I see a photograph of myself. In it I was on the bus travelling north to Tehran. We were going to visit friends, but that is not so important to the story. I was sitting alone because he was not talking to me. We were driving through the flat, dry landscape of my dreams, like the movies. I was wearing a maghnae, like a schoolgirl would wear, or a nun’s wimple. It’s tight around my face, but easier than wrestling with a headscarf that slides off my hair too easily. This particular day there was a stray hair sticking out, under my chin. I remember trying to locate it, unsuccessfully. It was troubling me. In the photograph I can see it, under my chin. That little hair sticking out reminds me of how I felt that day. Resigned. As much as I may have tried to tame the stray bits, one always found its way out of its cover.
My facial expression is very clear. Clear and peaceful, but not the peace you have when all is well. A particular peace you may feel when you have surrendered the last bits of self-interest. You know that you just don’t matter and so you let go somehow. Resigned because when the only other English speaker you know in a foreign country is not speaking to you, you’re on your own, truly. Resigned because you’ve chosen to try to forgive the patterns of abuse in the relationship and to build something hopeful anyway. And it doesn’t sit quite right. Like that stray hair.
I know, it sounds awful. But I’m not sure that it was. Later, while the bus took a break at a roadside stop, in the washroom, an Iranian woman, dressed just like me, except without blue eyes, folded her hands and slowly bowed her head to me. I understood, though no words were spoken, that I was not out of place. In that moment we saw each other and I felt I saw myself too. I loved. I was welcome.
But that is not the end of the story. I was left with a nagging feeling that the acceptance I felt was misplaced, because she wasn’t seeing all of me. It might have been based on how I wanted to be, but not how I actually am. It might have been temporary.
“You’re just a bunch of molecules until you know who you are.”
From the moment I first wrapped my head in preparation to enter the culture I saw myself differently. It caused me to think more deeply about who I am and how I present myself and how others see me. There was a lot to think about. Most of all, that there are no easy answers. I thought about choices I had made and whether, once chosen I had to stick with something, or whether my identity was in some ways constantly shifting. I suspect it is. We pick up bits and let go of others when they don’t work anymore. I wonder how our identity may be shaped by simple energy, vibration. I identified with the woman I was on the bus and I held on to that vibration with somewhat of a death grip.
I have to be honest with you. Prior to that day on the bus I had converted to Islam. It was a practical decision, intended to facilitate my movement across borders. It felt beautiful to confirm belief in something. It felt a subtle and elegant expression of the faith and fearlessness that I felt growing in me. It was a decision that I wanted to embrace, but it never sat very well with me. It wasn’t coming from the heart but from the mind. Maybe a small part of me just wanted to exercise my freedom to choose.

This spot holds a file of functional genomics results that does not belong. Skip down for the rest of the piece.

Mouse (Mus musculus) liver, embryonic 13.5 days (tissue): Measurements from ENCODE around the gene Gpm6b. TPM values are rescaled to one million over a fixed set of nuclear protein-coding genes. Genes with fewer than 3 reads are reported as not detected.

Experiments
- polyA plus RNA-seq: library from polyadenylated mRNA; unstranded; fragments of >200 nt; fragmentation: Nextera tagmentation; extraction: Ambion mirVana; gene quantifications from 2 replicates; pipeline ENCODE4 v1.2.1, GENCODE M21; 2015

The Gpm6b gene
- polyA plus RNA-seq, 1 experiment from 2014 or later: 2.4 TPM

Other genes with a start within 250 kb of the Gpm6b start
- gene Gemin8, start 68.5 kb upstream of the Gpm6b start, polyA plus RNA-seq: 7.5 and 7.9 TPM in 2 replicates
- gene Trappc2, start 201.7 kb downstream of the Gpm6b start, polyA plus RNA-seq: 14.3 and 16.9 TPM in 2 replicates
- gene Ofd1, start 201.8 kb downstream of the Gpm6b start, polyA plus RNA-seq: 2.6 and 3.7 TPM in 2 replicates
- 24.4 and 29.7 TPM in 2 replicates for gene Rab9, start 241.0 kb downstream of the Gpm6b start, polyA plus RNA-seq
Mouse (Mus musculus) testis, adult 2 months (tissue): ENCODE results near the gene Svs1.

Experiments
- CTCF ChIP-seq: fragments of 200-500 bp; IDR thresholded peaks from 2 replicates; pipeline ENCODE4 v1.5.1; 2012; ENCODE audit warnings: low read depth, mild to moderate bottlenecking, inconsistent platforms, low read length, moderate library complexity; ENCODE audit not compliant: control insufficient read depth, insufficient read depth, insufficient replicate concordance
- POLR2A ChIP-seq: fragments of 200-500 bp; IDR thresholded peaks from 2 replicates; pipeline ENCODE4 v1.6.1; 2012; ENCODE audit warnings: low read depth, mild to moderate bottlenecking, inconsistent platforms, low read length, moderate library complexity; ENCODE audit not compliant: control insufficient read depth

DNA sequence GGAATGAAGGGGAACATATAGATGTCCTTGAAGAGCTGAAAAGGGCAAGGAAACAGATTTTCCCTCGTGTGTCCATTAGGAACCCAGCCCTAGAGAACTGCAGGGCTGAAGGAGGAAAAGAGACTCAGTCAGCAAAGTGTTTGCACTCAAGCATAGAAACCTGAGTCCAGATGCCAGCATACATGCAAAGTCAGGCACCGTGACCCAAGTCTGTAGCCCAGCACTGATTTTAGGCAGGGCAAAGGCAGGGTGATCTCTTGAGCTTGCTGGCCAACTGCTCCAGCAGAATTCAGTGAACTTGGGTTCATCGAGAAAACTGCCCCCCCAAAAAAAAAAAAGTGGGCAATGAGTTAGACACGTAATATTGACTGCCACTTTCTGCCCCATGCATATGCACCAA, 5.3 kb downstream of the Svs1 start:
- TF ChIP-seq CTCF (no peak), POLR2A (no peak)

Perhaps covering my head allowed me to feel as if I could conceal parts of myself, to not have to share myself completely. To hide the simple truth of what resided in my heart. Perhaps by choosing one identity I didn’t have to look at the whole picture, or maybe I just didn’t know what the whole picture was.
“I do not know just what it is that I am like. I wander about concealed and wrapped in thought.”
– Rig Veda
“I thought you were the kind of girl who knew when to say when.”
– Father (Juno, 2007 film, Jason Reitman, Diablo Cody)
“I don’t really know what kind of girl I am.”
I visited Istanbul recently. I had been saving money and dreaming and planning Istanbul for a few years. I was intrigued by the idea of a place that was the meeting point between east and west. Indeed Istanbul struck me as a place that allows for much. There I saw many different expressions of faith. This freed me from the idea of having to choose anything. Whatever my heart felt was ok. I was able to let go of the covered woman on the bus with the hair out of place. And in that letting go, turn a corner in life.
It feels more honest to find a meeting place, a point of intersection in terms of identity. Nothing is ignored or concealed. And there are many directions possible, however some remain untraveled. These intersections ultimately have higher energy and more potential.
“Who in the world am I? Ah, that’s the great puzzle.”
– Lewis Carroll, Alice in Wonderland
“Out beyond ideas of rightdoing and wrongdoing
There is a field. I will meet you there.”
– Jalaluddin Rumi
by Janaki Jill Stock